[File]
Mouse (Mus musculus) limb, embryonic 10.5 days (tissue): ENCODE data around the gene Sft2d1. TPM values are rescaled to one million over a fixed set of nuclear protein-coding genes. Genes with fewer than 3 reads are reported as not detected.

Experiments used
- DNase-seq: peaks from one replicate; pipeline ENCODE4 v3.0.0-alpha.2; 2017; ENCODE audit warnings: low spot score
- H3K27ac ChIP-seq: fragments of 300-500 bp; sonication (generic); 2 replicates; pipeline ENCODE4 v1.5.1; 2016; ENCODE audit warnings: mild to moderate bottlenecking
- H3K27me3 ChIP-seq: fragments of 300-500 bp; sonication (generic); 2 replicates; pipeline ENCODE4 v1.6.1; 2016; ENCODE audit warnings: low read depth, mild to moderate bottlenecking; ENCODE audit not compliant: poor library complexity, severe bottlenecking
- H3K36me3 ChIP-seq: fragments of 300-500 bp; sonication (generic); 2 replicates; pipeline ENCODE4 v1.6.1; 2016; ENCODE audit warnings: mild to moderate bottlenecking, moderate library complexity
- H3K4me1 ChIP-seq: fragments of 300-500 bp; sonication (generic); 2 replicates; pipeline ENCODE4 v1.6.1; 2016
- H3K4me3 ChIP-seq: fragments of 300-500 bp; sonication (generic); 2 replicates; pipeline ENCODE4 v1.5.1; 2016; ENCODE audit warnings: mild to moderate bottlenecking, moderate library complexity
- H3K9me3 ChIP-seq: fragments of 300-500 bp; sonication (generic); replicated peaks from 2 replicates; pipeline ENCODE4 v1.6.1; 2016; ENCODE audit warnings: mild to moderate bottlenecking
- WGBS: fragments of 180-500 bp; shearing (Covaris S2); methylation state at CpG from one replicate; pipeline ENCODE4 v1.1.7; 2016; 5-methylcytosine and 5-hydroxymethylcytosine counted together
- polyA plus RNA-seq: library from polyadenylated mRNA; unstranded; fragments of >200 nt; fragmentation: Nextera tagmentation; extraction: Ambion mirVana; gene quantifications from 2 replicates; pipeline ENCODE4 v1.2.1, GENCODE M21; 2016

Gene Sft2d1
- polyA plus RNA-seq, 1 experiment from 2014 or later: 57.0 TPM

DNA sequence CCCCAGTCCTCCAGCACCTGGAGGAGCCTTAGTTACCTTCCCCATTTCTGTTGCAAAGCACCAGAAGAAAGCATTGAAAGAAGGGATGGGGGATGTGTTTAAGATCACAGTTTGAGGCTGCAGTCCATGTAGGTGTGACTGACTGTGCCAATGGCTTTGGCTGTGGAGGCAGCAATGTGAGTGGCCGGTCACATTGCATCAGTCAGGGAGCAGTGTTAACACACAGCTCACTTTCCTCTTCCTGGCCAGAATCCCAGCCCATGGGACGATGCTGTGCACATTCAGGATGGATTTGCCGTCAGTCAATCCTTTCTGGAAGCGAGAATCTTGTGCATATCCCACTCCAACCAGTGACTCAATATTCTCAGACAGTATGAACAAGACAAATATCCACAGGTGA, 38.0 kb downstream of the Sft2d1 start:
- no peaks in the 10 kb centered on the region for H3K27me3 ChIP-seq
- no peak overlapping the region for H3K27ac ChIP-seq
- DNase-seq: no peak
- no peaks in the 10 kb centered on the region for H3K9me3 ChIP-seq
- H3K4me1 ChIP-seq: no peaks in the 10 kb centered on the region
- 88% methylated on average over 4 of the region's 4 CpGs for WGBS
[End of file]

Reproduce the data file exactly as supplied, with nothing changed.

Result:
Mouse (Mus musculus) limb, embryonic 10.5 days (tissue): ENCODE data around the gene Sft2d1. TPM values are rescaled to one million over a fixed set of nuclear protein-coding genes. Genes with fewer than 3 reads are reported as not detected.

Experiments used
- DNase-seq: peaks from one replicate; pipeline ENCODE4 v3.0.0-alpha.2; 2017; ENCODE audit warnings: low spot score
- H3K27ac ChIP-seq: fragments of 300-500 bp; sonication (generic); 2 replicates; pipeline ENCODE4 v1.5.1; 2016; ENCODE audit warnings: mild to moderate bottlenecking
- H3K27me3 ChIP-seq: fragments of 300-500 bp; sonication (generic); 2 replicates; pipeline ENCODE4 v1.6.1; 2016; ENCODE audit warnings: low read depth, mild to moderate bottlenecking; ENCODE audit not compliant: poor library complexity, severe bottlenecking
- H3K36me3 ChIP-seq: fragments of 300-500 bp; sonication (generic); 2 replicates; pipeline ENCODE4 v1.6.1; 2016; ENCODE audit warnings: mild to moderate bottlenecking, moderate library complexity
- H3K4me1 ChIP-seq: fragments of 300-500 bp; sonication (generic); 2 replicates; pipeline ENCODE4 v1.6.1; 2016
- H3K4me3 ChIP-seq: fragments of 300-500 bp; sonication (generic); 2 replicates; pipeline ENCODE4 v1.5.1; 2016; ENCODE audit warnings: mild to moderate bottlenecking, moderate library complexity
- H3K9me3 ChIP-seq: fragments of 300-500 bp; sonication (generic); replicated peaks from 2 replicates; pipeline ENCODE4 v1.6.1; 2016; ENCODE audit warnings: mild to moderate bottlenecking
- WGBS: fragments of 180-500 bp; shearing (Covaris S2); methylation state at CpG from one replicate; pipeline ENCODE4 v1.1.7; 2016; 5-methylcytosine and 5-hydroxymethylcytosine counted together
- polyA plus RNA-seq: library from polyadenylated mRNA; unstranded; fragments of >200 nt; fragmentation: Nextera tagmentation; extraction: Ambion mirVana; gene quantifications from 2 replicates; pipeline ENCODE4 v1.2.1, GENCODE M21; 2016

Gene Sft2d1
- polyA plus RNA-seq, 1 experiment from 2014 or later: 57.0 TPM

DNA sequence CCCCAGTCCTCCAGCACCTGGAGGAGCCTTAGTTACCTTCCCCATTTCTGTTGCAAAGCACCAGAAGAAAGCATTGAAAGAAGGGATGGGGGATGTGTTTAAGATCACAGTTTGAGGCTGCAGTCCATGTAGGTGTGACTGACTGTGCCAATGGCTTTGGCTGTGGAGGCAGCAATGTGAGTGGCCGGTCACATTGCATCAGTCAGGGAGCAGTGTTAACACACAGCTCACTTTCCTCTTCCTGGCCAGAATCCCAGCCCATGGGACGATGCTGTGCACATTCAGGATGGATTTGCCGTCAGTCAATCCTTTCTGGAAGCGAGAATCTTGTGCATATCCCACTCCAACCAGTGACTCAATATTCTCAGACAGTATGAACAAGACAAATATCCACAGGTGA, 38.0 kb downstream of the Sft2d1 start:
- no peaks in the 10 kb centered on the region for H3K27me3 ChIP-seq
- no peak overlapping the region for H3K27ac ChIP-seq
- DNase-seq: no peak
- no peaks in the 10 kb centered on the region for H3K9me3 ChIP-seq
- H3K4me1 ChIP-seq: no peaks in the 10 kb centered on the region
- 88% methylated on average over 4 of the region's 4 CpGs for WGBS